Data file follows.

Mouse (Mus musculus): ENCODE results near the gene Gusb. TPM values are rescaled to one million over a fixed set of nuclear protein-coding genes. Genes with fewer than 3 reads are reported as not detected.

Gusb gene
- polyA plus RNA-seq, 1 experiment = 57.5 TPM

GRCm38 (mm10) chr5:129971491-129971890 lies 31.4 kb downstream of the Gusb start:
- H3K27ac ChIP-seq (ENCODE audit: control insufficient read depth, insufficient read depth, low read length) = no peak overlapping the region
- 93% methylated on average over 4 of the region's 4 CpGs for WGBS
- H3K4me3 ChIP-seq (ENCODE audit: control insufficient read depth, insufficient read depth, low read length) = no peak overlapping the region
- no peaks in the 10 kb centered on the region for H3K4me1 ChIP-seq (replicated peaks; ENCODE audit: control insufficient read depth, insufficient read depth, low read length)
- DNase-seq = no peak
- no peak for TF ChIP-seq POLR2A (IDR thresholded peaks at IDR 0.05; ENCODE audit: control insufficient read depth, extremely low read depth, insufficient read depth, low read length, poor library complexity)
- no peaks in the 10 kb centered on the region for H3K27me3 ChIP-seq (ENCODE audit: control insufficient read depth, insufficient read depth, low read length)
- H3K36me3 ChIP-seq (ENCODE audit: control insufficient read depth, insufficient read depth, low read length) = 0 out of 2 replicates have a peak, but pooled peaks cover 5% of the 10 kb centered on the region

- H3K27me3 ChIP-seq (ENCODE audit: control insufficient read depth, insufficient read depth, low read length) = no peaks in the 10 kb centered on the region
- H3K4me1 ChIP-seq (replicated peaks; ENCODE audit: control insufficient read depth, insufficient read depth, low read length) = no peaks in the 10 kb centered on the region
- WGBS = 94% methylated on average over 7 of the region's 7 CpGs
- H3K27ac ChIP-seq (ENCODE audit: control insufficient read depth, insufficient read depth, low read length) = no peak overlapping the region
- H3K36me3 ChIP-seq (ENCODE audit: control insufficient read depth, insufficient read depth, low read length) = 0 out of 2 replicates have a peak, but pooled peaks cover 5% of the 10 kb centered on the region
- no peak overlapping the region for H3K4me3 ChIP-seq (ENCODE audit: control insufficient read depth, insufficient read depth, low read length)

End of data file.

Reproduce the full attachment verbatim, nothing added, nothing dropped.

Mouse (Mus musculus): ENCODE results near the gene Gusb. TPM values are rescaled to one million over a fixed set of nuclear protein-coding genes. Genes with fewer than 3 reads are reported as not detected.

Gusb gene
- polyA plus RNA-seq, 1 experiment = 57.5 TPM

GRCm38 (mm10) chr5:129971491-129971890 lies 31.4 kb downstream of the Gusb start:
- H3K27ac ChIP-seq (ENCODE audit: control insufficient read depth, insufficient read depth, low read length) = no peak overlapping the region
- 93% methylated on average over 4 of the region's 4 CpGs for WGBS
- H3K4me3 ChIP-seq (ENCODE audit: control insufficient read depth, insufficient read depth, low read length) = no peak overlapping the region
- no peaks in the 10 kb centered on the region for H3K4me1 ChIP-seq (replicated peaks; ENCODE audit: control insufficient read depth, insufficient read depth, low read length)
- DNase-seq = no peak
- no peak for TF ChIP-seq POLR2A (IDR thresholded peaks at IDR 0.05; ENCODE audit: control insufficient read depth, extremely low read depth, insufficient read depth, low read length, poor library complexity)
- no peaks in the 10 kb centered on the region for H3K27me3 ChIP-seq (ENCODE audit: control insufficient read depth, insufficient read depth, low read length)
- H3K36me3 ChIP-seq (ENCODE audit: control insufficient read depth, insufficient read depth, low read length) = 0 out of 2 replicates have a peak, but pooled peaks cover 5% of the 10 kb centered on the region

- H3K27me3 ChIP-seq (ENCODE audit: control insufficient read depth, insufficient read depth, low read length) = no peaks in the 10 kb centered on the region
- H3K4me1 ChIP-seq (replicated peaks; ENCODE audit: control insufficient read depth, insufficient read depth, low read length) = no peaks in the 10 kb centered on the region
- WGBS = 94% methylated on average over 7 of the region's 7 CpGs
- H3K27ac ChIP-seq (ENCODE audit: control insufficient read depth, insufficient read depth, low read length) = no peak overlapping the region
- H3K36me3 ChIP-seq (ENCODE audit: control insufficient read depth, insufficient read depth, low read length) = 0 out of 2 replicates have a peak, but pooled peaks cover 5% of the 10 kb centered on the region
- no peak overlapping the region for H3K4me3 ChIP-seq (ENCODE audit: control insufficient read depth, insufficient read depth, low read length)